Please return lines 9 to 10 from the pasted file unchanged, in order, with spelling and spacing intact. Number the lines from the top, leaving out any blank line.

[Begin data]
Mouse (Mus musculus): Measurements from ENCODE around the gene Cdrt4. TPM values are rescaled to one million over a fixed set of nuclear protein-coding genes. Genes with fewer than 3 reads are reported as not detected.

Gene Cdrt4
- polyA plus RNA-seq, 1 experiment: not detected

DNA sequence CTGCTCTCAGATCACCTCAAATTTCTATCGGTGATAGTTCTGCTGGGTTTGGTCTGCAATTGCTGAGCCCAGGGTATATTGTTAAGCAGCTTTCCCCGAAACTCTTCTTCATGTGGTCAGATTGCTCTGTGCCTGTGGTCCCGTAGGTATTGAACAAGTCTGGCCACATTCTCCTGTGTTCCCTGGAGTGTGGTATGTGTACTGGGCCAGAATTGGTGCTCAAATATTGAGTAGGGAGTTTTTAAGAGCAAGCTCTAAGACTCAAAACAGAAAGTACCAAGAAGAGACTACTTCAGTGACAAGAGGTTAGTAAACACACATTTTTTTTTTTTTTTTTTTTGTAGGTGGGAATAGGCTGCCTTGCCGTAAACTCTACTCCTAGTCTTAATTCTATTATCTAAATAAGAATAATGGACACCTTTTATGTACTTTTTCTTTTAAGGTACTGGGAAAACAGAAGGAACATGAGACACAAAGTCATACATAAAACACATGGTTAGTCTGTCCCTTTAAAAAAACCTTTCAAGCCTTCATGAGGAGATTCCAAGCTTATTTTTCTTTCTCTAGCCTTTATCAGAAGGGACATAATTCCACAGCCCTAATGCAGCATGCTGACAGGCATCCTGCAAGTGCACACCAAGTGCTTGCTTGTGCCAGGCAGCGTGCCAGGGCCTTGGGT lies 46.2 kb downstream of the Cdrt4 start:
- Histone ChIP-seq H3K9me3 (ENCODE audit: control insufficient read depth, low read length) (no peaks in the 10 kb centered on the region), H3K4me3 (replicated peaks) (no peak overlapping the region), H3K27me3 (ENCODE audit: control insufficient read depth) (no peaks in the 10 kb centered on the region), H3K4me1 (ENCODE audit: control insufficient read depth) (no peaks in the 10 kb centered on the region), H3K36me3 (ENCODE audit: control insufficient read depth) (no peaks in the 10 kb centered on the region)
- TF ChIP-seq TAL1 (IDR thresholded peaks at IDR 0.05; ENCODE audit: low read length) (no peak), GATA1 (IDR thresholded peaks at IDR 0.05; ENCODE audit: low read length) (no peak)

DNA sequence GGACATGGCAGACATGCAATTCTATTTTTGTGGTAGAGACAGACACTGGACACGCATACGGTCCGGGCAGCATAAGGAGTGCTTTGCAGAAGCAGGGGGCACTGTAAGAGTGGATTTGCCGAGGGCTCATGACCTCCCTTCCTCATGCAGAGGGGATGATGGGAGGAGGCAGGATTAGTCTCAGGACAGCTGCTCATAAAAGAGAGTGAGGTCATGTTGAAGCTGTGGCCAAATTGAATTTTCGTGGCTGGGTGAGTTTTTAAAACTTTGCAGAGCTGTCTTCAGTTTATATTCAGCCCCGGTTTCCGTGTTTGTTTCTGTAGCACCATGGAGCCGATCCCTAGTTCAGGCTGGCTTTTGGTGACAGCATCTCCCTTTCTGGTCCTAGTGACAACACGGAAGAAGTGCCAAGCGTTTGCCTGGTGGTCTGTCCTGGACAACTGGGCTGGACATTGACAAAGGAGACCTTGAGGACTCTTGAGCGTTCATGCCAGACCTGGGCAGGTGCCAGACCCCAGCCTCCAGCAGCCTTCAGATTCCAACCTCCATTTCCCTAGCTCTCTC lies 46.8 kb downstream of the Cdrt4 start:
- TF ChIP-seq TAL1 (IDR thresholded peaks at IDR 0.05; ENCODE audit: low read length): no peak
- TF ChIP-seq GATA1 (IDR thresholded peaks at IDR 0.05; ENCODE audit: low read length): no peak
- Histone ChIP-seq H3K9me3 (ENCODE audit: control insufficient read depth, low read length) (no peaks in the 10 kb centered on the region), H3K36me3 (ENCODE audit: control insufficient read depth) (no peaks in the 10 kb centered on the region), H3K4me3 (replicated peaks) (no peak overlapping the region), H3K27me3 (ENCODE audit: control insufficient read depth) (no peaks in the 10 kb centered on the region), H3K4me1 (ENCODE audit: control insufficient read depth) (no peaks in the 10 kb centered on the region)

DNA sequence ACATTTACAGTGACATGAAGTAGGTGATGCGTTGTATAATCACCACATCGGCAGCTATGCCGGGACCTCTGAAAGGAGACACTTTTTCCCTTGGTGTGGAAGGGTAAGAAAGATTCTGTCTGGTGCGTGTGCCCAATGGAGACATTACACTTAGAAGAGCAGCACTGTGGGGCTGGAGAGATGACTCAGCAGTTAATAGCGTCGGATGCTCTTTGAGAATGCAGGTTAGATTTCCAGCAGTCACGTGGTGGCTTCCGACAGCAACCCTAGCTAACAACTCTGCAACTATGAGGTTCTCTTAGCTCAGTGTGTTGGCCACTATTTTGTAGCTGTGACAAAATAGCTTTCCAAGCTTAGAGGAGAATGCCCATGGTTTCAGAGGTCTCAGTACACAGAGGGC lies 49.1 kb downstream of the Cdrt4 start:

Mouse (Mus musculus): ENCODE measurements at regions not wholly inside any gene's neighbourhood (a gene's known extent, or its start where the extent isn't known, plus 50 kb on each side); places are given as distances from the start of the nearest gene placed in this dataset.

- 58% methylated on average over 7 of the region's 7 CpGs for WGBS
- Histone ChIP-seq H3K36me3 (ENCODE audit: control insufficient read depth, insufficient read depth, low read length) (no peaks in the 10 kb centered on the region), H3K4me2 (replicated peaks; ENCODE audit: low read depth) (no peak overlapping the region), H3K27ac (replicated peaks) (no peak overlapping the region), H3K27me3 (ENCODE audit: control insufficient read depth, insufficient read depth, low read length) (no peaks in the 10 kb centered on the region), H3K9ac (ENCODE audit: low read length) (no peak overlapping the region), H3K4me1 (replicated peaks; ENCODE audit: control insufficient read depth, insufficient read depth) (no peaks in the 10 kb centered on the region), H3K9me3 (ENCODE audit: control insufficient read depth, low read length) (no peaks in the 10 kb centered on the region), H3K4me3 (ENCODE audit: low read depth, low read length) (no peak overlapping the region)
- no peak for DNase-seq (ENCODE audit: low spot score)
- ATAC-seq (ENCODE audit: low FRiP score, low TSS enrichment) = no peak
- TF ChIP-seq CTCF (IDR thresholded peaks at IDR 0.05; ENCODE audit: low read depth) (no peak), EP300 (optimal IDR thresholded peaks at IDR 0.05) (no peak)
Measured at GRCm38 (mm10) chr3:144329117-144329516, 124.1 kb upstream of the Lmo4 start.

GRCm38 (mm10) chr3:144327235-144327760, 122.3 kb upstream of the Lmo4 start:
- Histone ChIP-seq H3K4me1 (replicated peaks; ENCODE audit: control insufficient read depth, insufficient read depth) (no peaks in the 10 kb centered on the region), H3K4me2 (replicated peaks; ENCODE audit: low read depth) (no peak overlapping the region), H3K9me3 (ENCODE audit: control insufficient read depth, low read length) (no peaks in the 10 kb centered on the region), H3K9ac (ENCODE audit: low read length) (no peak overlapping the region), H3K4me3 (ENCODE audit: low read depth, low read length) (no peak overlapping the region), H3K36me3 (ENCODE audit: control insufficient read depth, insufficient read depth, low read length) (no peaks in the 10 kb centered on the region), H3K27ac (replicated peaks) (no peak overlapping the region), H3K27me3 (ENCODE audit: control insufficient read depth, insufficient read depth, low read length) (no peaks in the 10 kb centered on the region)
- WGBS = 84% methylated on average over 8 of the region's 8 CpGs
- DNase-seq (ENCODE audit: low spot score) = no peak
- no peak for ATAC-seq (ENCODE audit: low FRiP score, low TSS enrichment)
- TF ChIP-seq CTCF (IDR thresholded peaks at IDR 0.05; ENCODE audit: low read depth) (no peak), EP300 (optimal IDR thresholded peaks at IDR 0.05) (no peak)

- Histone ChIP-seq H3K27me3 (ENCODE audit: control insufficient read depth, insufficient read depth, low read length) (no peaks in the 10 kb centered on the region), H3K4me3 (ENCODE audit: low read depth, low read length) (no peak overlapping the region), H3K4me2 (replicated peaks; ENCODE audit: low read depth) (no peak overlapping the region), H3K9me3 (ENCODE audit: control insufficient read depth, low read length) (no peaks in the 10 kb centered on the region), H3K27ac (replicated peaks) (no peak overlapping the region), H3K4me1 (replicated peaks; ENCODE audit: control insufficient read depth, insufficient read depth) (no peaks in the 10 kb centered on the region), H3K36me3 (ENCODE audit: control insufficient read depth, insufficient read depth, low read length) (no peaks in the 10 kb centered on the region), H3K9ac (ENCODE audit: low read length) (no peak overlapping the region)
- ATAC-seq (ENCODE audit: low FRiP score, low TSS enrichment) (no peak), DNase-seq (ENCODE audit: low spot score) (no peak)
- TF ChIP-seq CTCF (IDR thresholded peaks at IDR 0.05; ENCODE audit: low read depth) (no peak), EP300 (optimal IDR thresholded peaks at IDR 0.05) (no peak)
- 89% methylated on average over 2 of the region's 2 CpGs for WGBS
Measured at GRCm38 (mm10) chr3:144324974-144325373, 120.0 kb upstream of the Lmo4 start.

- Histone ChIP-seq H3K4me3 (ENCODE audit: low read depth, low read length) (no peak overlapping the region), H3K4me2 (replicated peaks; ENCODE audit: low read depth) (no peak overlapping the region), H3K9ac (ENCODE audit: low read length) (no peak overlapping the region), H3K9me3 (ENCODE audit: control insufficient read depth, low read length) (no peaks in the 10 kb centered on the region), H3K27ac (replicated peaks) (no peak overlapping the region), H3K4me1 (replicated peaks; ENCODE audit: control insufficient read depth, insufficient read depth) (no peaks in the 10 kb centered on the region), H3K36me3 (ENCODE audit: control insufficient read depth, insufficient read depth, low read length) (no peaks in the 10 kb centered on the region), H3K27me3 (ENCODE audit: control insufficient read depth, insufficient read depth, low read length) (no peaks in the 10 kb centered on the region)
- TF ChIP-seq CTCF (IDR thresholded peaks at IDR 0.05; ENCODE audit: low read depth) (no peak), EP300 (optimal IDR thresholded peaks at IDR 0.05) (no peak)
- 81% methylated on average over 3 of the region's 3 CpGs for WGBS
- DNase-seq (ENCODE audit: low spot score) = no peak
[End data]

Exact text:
- TF ChIP-seq GATA1 (IDR thresholded peaks at IDR 0.05; ENCODE audit: low read length): no peak
- Histone ChIP-seq H3K9me3 (ENCODE audit: control insufficient read depth, low read length) (no peaks in the 10 kb centered on the region), H3K36me3 (ENCODE audit: control insufficient read depth) (no peaks in the 10 kb centered on the region), H3K4me3 (replicated peaks) (no peak overlapping the region), H3K27me3 (ENCODE audit: control insufficient read depth) (no peaks in the 10 kb centered on the region), H3K4me1 (ENCODE audit: control insufficient read depth) (no peaks in the 10 kb centered on the region)